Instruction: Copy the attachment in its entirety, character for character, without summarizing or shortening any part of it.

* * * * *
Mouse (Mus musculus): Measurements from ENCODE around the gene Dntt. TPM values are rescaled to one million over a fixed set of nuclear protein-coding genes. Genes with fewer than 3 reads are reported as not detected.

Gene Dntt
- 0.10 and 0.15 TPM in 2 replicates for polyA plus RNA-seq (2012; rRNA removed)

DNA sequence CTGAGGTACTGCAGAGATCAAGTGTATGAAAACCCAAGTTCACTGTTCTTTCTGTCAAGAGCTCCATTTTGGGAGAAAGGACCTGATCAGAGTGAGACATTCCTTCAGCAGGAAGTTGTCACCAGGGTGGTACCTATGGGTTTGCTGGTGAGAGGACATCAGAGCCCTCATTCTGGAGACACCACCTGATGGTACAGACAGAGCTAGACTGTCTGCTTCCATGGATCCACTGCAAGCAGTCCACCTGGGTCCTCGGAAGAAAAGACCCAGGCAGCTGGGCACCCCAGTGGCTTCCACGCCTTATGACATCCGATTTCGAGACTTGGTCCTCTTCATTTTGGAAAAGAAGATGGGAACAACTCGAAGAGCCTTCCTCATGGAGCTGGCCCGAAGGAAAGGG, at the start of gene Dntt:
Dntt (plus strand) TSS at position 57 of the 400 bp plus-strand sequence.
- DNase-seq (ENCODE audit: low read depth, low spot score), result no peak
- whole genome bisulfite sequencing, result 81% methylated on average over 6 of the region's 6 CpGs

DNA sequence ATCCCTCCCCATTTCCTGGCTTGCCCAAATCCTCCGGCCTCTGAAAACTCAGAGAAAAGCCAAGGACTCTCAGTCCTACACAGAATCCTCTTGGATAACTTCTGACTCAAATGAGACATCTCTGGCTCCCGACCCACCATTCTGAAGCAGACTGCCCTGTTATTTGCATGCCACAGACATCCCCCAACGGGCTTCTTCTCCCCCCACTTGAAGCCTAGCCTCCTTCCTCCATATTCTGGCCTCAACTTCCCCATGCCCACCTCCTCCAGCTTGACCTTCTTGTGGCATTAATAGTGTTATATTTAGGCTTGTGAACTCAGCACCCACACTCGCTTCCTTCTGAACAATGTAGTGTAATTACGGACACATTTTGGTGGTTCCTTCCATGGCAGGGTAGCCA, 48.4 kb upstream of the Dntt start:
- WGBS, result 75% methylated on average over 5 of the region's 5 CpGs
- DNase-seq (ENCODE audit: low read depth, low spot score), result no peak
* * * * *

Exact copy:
Mouse (Mus musculus): Measurements from ENCODE around the gene Dntt. TPM values are rescaled to one million over a fixed set of nuclear protein-coding genes. Genes with fewer than 3 reads are reported as not detected.

Gene Dntt
- 0.10 and 0.15 TPM in 2 replicates for polyA plus RNA-seq (2012; rRNA removed)

DNA sequence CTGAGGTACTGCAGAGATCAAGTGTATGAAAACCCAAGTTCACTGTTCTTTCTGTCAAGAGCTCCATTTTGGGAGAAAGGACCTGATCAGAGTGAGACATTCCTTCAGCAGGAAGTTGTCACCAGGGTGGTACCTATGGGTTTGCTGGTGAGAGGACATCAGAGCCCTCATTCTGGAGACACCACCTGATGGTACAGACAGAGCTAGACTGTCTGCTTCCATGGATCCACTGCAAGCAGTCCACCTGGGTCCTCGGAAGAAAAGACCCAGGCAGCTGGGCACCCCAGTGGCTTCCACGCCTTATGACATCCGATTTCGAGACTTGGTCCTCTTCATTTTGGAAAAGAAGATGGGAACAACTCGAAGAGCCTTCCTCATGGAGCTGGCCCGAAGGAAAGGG, at the start of gene Dntt:
Dntt (plus strand) TSS at position 57 of the 400 bp plus-strand sequence.
- DNase-seq (ENCODE audit: low read depth, low spot score), result no peak
- whole genome bisulfite sequencing, result 81% methylated on average over 6 of the region's 6 CpGs

DNA sequence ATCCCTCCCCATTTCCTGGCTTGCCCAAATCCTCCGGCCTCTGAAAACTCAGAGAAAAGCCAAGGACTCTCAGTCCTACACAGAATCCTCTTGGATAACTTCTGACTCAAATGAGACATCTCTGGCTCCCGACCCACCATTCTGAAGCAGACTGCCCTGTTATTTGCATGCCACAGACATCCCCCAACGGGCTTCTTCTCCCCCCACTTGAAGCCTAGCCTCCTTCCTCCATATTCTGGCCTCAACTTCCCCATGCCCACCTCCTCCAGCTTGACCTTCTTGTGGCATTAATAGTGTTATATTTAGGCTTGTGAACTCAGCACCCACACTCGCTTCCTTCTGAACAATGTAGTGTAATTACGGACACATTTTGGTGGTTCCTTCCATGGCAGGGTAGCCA, 48.4 kb upstream of the Dntt start:
- WGBS, result 75% methylated on average over 5 of the region's 5 CpGs
- DNase-seq (ENCODE audit: low read depth, low spot score), result no peak